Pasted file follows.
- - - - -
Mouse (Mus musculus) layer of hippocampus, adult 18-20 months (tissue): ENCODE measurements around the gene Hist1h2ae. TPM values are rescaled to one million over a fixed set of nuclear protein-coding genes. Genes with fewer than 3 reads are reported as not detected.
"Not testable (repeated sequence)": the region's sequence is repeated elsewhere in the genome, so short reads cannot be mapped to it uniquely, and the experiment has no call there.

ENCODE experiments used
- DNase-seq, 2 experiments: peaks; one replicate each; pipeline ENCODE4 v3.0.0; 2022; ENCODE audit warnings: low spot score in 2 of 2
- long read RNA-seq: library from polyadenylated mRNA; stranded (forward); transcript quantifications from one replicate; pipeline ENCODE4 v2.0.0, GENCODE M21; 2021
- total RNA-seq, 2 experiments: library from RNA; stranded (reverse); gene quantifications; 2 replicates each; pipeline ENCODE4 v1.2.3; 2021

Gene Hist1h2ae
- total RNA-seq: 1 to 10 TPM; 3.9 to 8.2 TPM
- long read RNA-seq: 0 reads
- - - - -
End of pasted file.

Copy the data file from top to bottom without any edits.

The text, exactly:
Mouse (Mus musculus) layer of hippocampus, adult 18-20 months (tissue): ENCODE measurements around the gene Hist1h2ae. TPM values are rescaled to one million over a fixed set of nuclear protein-coding genes. Genes with fewer than 3 reads are reported as not detected.
"Not testable (repeated sequence)": the region's sequence is repeated elsewhere in the genome, so short reads cannot be mapped to it uniquely, and the experiment has no call there.

ENCODE experiments used
- DNase-seq, 2 experiments: peaks; one replicate each; pipeline ENCODE4 v3.0.0; 2022; ENCODE audit warnings: low spot score in 2 of 2
- long read RNA-seq: library from polyadenylated mRNA; stranded (forward); transcript quantifications from one replicate; pipeline ENCODE4 v2.0.0, GENCODE M21; 2021
- total RNA-seq, 2 experiments: library from RNA; stranded (reverse); gene quantifications; 2 replicates each; pipeline ENCODE4 v1.2.3; 2021

Gene Hist1h2ae
- total RNA-seq: 1 to 10 TPM; 3.9 to 8.2 TPM
- long read RNA-seq: 0 reads